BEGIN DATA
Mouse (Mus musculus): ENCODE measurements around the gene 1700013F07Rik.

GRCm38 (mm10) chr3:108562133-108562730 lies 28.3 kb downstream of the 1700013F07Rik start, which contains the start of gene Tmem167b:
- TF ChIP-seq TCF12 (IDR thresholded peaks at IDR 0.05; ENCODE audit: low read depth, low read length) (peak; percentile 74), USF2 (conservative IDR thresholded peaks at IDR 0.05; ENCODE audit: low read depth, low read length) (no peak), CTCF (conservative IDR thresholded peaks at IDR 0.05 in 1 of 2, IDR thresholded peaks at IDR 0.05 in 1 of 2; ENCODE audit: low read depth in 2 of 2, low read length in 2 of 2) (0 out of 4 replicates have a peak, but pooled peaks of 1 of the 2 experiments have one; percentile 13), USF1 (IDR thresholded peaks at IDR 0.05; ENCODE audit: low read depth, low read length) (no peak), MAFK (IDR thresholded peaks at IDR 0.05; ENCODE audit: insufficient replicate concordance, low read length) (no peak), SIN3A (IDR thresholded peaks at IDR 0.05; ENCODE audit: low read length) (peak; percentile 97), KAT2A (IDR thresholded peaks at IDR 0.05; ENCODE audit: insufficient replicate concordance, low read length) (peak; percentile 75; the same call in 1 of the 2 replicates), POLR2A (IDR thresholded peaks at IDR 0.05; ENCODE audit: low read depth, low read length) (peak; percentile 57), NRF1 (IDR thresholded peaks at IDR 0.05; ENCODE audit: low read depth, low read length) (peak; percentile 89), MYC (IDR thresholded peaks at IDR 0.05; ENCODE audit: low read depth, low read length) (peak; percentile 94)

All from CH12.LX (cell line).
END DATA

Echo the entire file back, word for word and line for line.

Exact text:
Mouse (Mus musculus): ENCODE measurements around the gene 1700013F07Rik.

GRCm38 (mm10) chr3:108562133-108562730 lies 28.3 kb downstream of the 1700013F07Rik start, which contains the start of gene Tmem167b:
- TF ChIP-seq TCF12 (IDR thresholded peaks at IDR 0.05; ENCODE audit: low read depth, low read length) (peak; percentile 74), USF2 (conservative IDR thresholded peaks at IDR 0.05; ENCODE audit: low read depth, low read length) (no peak), CTCF (conservative IDR thresholded peaks at IDR 0.05 in 1 of 2, IDR thresholded peaks at IDR 0.05 in 1 of 2; ENCODE audit: low read depth in 2 of 2, low read length in 2 of 2) (0 out of 4 replicates have a peak, but pooled peaks of 1 of the 2 experiments have one; percentile 13), USF1 (IDR thresholded peaks at IDR 0.05; ENCODE audit: low read depth, low read length) (no peak), MAFK (IDR thresholded peaks at IDR 0.05; ENCODE audit: insufficient replicate concordance, low read length) (no peak), SIN3A (IDR thresholded peaks at IDR 0.05; ENCODE audit: low read length) (peak; percentile 97), KAT2A (IDR thresholded peaks at IDR 0.05; ENCODE audit: insufficient replicate concordance, low read length) (peak; percentile 75; the same call in 1 of the 2 replicates), POLR2A (IDR thresholded peaks at IDR 0.05; ENCODE audit: low read depth, low read length) (peak; percentile 57), NRF1 (IDR thresholded peaks at IDR 0.05; ENCODE audit: low read depth, low read length) (peak; percentile 89), MYC (IDR thresholded peaks at IDR 0.05; ENCODE audit: low read depth, low read length) (peak; percentile 94)

All from CH12.LX (cell line).